Print version ISSN 1516-8913
Braz. arch. biol. technol. vol.54 no.1 Curitiba Jan./Feb. 2011
BIOLOGICAL AND APPLIED SCIENCES
Roberta Araujo BarutotI,*; Fernando D'IncaoI; Duane Barros FonsecaII
IInstituto de Oceanografia; Universidade Federal do Rio Grande; 96201-900; Rio Grande - RS - Brasil
IIInstituto de Ciências Biológicas; Universidade Federal do Rio Grande; 96201-900; Rio Grande - RS - Brasil
Natural diet of Neohelice granulata in two salt marshes of Lagoa dos Patos, RS were studied. Sampling was performed seasonally and crabs were captured by hand by three persons during one hour, fixed in formaldehyde (4%) during 24 h, transferred to alcohol (70%). Each foregut was weighed and repletion level was determined. Differences between sexes in the frequencies of occurrence of items were tested by χ2test. A total of 452 guts were analyzed. Quali-quantitative analyses were calculated following the method of relative frequency occurrence and relative frequency of the points. At both sites, for both sexes and in all seasons, the main food items were sediment, Spartina sp. and plant detritus. The highest values of mean repletion index were estimated for the spring and summer. Analysing both salt marshes, in different seasons significant shifts in the natural diet of Neohelice granulata was not observed throughout the period of study.
Key words: Crustacea, Brachyura, diet, salt marsh
Clarification of trophic relationships is one important approach for understanding the organization of communities. Salt marshes are very important environments as they are important sites for feeding and reproduction of invertebrates and vertebrates (Lana and Guiss, 1992). Inhabiting this environment, N. granulata plays important ecological roles in structuring plant communities (Costa et al., 2003), in nutrients recycling (Gutiérrez et al., 2006), and by decreasing the amount of organic matter exported from salt marshes (Botto and Iribarne, 2000).
Neohelice granulata (Dana, 1851) is a crab found in salt marshes and mangroves of the Southern Atlantic Coast, from Rio de Janeiro (Brazil) to Patagonia (Argentina) (Melo, 1996), and it is one of the most abundant Brachyura in the salt marshes of the estuarine region of the Lagoa dos Patos Lagoon. Among brachyurans inhabiting the estuarine region of Lagoa dos Patos, the natural diet has been studied in detail only for Callinectes sapidus (Oliveira et al., 2006). For Neohelice granulata, qualitative information about natural diet has indicated that this is an omnivorous species, mainly detritivorous (D'Incao et al., 1990). Cannibalism has also been often observed (Luppi et al., 2001).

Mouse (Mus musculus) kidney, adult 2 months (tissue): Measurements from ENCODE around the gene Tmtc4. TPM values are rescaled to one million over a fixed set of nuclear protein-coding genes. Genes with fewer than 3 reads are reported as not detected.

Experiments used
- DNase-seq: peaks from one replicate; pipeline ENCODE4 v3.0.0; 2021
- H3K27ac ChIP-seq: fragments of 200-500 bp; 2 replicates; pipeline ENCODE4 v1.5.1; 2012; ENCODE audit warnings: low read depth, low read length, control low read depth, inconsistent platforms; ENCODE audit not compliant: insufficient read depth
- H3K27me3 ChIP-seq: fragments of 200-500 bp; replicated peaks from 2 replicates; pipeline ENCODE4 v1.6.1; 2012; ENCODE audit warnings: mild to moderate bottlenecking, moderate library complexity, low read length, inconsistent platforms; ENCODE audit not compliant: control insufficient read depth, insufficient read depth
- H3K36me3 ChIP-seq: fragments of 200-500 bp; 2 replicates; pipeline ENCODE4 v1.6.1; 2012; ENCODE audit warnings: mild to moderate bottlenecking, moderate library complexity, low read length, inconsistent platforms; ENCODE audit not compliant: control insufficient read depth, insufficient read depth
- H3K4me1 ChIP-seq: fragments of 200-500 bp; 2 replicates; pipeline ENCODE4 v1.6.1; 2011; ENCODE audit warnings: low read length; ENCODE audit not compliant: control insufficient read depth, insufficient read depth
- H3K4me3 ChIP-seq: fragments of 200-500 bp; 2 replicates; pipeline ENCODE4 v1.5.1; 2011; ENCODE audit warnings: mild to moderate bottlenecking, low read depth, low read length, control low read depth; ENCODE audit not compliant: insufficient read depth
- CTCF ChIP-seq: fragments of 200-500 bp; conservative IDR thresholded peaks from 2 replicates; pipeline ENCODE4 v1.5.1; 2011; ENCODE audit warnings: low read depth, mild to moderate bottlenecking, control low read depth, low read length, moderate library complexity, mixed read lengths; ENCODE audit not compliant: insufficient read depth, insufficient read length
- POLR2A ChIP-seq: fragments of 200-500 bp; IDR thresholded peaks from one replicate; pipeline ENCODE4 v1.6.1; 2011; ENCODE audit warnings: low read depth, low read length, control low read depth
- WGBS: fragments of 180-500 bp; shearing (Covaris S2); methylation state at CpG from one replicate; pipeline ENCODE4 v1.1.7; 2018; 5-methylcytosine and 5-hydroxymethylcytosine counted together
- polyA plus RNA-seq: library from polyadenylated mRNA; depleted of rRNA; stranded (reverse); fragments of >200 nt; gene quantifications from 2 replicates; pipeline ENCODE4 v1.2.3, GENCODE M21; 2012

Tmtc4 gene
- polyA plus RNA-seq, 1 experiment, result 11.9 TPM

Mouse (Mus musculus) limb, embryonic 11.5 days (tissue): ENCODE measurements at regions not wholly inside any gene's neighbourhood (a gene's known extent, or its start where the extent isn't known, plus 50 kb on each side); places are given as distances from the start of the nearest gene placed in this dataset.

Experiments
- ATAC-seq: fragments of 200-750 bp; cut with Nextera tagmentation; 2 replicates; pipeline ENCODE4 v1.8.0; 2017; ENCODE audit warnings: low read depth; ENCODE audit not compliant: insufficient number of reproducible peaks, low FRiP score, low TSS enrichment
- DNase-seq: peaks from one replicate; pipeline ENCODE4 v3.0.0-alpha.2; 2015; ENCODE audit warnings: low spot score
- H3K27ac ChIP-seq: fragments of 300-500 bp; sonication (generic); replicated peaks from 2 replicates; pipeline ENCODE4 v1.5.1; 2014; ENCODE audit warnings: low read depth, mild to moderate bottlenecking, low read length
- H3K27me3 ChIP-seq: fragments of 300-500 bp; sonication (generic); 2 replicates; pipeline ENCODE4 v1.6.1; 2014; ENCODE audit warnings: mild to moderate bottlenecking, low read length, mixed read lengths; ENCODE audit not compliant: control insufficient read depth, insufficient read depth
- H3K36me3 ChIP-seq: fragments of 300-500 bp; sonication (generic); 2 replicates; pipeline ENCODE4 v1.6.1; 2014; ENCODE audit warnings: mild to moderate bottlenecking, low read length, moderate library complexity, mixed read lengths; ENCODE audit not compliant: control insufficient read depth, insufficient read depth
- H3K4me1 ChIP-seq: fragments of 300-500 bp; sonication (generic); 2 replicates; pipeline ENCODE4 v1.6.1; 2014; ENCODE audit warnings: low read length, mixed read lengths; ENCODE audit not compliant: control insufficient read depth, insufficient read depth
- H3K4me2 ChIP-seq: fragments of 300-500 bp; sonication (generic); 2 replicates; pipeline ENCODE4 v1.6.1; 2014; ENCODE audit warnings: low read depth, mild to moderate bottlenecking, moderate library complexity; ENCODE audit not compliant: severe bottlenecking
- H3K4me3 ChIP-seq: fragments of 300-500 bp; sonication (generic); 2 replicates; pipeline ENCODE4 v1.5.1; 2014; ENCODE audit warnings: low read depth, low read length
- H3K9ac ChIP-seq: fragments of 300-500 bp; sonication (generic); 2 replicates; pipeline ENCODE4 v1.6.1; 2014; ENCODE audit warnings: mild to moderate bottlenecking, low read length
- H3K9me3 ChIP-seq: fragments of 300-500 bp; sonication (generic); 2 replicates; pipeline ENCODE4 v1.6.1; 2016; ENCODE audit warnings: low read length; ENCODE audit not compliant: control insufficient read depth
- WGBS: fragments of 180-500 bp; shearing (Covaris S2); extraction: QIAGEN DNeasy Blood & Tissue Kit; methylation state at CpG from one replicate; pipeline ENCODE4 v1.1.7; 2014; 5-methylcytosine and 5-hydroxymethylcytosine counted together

Considering its importance, more detail is needed regarding the natural diet of this crab, and the present investigation addresses this issue by means of a quantitative assessment of food items consumed and the seasonal variation in diet of N. granulata.
MATERIALS AND METHODS
The study area comprised two salt marshes in the estuarine region of the Lagoa dos Patos. The first, "Prainha", near to the mouth of the estuary (32º09'011" S; 52º06'02" W), and the second, "Ilha", in an inner region of the estuary (31º58'99" S; 52º06'75" W) (Fig. 1).
Sampling was seasonal (October/2003, April/2004, July and January/2005, for spring, summer, autumn and winter, respectively) at both the salt marshes. The crabs were manually caught during low water periods. Sampling was carried out always by the same experienced researchers, who sought crabs during a fixed period of one hour. In the laboratory, a random subsample of the total catch was taken for analysis. Crabs selected were immediately fixed in 4% formaldehyde, and after 24 h, they were preserved in 70% ethanol. Each crab was measured (carapace width - CW -, nearest 0.01 mm) and weighed (W, nearest 0.01 g), and the foregut was dissected out and weighed (FW, nearest 0.001 g). Mean repletion index (RI) was estimated as the average FW/W for each season.
Foreguts fullness (SF, %) was recorded as the subjective estimate (Wear and Haddon, 1987), as follows: empty (0%), moderately full (0.1-30%), full (30.1-70%), and very full (70.1-100%). Further, foreguts were opened in a Petri dish and the contents were diluted in 1 ml alcohol with Begal Rose.
To quantify the food items, diluted contents were placed in Sedgewick Rafter® slide, and the number of occurrences of each item was recorded. Two approaches were utilised: frequency of occurrence and points method (Williams, 1981; Wear and Haddon, 1987). These two approaches are widely applied in studies regarding the natural diet of crustaceans. Moreover, they provide different pieces of information, as the former is a measure of food preference and the latter is a quantitative measure of occurrence of each food item in the diet.